The NFL's controversial national anthem policy, which was announced in May, is temporarily on hold as the league works with the NFL Players Association to find a resolution to the issue. The NFLPA filed a grievance on July 10 stating that the league's policy infringes on player rights.

San Francisco 49ers cornerback Richard Sherman is on the executive committee for the player's union. The veteran shared an update on Wednesday surrounding the discussions between the NFL and the NFLPA.

"We just talked about it," Sherman said. "We just had a conversation about it yesterday, and they're open for discussion. There hasn't been a discussion about it. We've started to get suggestions from players, and the league has been very open to hearing those suggestions. They've been very amicable in our discussions about potentially making adjustments to that policy.

"Some thought [the policy] was short-sighted, but they felt like they had to get something out and I think they should be commended for being open to hearing what the players have to say about it and moving in that way."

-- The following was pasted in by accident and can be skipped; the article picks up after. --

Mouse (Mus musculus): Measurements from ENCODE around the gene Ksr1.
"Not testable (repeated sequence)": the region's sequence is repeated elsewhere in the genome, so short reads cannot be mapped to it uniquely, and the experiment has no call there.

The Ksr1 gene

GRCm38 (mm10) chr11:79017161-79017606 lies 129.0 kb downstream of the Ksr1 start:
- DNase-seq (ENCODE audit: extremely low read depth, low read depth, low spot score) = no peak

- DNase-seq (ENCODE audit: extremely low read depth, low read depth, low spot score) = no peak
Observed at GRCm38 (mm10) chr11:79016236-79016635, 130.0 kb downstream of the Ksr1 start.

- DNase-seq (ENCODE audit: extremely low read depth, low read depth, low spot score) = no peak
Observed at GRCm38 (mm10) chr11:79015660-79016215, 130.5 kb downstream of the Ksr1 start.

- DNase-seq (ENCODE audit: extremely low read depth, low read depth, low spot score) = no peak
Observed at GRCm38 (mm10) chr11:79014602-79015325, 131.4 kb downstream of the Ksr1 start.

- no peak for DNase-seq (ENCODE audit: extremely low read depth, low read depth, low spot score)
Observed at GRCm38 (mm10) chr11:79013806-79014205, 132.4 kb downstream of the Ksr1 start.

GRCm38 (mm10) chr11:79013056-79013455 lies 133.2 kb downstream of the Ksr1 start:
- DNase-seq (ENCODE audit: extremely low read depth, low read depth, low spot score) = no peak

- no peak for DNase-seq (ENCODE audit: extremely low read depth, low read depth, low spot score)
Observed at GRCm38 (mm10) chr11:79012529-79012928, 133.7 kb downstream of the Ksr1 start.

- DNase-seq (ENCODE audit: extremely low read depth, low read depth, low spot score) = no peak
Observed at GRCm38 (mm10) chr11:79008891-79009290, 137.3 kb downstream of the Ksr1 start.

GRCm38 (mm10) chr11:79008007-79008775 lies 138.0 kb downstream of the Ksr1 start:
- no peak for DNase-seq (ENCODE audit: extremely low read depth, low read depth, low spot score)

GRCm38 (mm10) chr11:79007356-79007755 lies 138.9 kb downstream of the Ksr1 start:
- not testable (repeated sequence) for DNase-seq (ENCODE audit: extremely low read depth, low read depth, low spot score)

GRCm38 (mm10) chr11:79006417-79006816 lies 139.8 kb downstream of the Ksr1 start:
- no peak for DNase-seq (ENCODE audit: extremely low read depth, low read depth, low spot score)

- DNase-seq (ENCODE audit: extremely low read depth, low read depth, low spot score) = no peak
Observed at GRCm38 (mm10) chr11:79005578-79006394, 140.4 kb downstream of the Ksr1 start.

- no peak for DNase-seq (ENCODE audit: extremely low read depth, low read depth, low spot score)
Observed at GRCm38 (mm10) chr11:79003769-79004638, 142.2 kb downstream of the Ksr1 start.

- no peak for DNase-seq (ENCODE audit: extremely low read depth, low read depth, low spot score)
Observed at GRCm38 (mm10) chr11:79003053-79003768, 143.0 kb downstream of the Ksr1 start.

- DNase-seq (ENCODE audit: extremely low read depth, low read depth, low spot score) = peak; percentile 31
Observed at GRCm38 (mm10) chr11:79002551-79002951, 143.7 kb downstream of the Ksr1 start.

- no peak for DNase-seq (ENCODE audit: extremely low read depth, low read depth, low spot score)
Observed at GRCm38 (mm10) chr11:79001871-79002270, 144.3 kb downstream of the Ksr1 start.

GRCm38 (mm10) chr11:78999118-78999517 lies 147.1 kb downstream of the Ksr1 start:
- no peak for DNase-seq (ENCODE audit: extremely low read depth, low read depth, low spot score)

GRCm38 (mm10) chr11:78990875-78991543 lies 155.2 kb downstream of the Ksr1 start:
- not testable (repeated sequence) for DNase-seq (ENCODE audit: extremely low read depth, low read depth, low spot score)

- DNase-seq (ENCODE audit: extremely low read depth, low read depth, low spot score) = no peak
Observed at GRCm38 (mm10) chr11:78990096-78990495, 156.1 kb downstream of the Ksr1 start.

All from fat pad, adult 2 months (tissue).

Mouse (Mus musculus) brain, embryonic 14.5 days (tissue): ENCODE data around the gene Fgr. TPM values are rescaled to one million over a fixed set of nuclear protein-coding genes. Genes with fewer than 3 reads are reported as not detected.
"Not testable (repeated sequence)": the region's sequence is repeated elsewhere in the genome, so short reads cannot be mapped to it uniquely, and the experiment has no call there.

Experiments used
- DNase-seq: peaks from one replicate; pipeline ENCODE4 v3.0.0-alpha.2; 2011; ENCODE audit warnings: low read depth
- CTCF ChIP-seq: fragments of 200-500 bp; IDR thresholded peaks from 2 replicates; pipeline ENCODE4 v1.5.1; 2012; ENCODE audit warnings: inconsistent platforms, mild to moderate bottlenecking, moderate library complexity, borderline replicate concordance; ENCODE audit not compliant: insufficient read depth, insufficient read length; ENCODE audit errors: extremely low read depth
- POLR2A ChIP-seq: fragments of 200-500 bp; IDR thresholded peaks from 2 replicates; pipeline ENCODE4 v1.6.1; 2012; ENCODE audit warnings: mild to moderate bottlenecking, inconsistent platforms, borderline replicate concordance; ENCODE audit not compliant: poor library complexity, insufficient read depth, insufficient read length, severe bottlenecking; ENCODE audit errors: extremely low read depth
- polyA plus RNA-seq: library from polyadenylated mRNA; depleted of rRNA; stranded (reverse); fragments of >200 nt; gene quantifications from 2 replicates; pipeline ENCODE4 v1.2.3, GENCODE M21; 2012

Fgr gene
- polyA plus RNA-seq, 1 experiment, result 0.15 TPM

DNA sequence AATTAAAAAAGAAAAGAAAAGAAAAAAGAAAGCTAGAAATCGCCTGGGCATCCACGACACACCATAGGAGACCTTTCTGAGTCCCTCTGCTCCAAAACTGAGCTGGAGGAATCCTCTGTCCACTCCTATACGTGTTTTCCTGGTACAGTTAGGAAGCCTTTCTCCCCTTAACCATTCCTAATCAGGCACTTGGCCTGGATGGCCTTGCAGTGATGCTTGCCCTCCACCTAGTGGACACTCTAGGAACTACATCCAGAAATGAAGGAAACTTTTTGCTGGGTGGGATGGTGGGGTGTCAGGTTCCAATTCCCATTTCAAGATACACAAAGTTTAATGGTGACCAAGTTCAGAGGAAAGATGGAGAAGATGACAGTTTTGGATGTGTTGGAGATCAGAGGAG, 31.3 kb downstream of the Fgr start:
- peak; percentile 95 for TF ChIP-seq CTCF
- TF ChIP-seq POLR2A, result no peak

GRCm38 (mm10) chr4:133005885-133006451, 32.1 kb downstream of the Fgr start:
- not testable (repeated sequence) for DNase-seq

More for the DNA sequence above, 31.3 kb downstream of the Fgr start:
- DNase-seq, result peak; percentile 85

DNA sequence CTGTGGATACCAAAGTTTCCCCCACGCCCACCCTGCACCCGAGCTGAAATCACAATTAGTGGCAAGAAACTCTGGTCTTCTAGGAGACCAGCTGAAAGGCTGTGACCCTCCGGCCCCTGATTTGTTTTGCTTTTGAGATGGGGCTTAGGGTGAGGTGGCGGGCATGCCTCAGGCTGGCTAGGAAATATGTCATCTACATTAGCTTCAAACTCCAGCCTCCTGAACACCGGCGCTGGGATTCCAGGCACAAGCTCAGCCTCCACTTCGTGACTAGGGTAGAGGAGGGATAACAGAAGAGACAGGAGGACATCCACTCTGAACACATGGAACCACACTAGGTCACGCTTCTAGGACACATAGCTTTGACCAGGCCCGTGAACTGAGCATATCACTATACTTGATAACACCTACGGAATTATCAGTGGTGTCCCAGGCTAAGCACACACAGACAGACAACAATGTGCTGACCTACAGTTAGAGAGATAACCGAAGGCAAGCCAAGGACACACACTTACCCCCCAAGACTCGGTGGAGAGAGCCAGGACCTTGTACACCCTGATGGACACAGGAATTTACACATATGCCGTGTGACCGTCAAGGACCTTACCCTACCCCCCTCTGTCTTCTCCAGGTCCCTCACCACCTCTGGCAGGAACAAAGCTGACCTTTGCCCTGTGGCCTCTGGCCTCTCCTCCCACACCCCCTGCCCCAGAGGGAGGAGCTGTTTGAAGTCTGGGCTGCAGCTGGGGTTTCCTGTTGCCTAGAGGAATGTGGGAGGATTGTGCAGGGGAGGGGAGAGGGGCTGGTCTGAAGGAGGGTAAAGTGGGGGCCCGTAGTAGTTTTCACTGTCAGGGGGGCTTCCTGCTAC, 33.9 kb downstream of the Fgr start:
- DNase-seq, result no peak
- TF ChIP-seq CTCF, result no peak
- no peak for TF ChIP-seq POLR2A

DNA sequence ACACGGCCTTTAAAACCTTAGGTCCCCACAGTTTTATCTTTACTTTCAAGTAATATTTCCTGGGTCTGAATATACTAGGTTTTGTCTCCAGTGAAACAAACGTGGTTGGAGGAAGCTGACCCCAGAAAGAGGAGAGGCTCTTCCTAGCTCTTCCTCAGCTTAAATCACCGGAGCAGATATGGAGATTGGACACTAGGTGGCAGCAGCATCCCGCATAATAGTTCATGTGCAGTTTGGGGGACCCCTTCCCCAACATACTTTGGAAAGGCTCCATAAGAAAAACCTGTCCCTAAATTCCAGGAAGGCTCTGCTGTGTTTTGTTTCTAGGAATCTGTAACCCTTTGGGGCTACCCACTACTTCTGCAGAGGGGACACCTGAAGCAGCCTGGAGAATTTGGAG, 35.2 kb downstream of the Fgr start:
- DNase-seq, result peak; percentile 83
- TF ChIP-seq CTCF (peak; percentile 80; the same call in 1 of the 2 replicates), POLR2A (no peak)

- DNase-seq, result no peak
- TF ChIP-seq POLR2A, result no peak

The NFL's original policy requires team personnel and players to stand during the pre-game tradition. Those who do not wish to do so have the option to remain in the team's locker room or a similar location off the field until the anthem is complete. Failure to comply could result in a fine against the team with personnel or players facing potential discipline from the league.

NFL teams, however, have the right to determine their own internal anthem policy and decide whether or not to discipline a player who chooses to protest.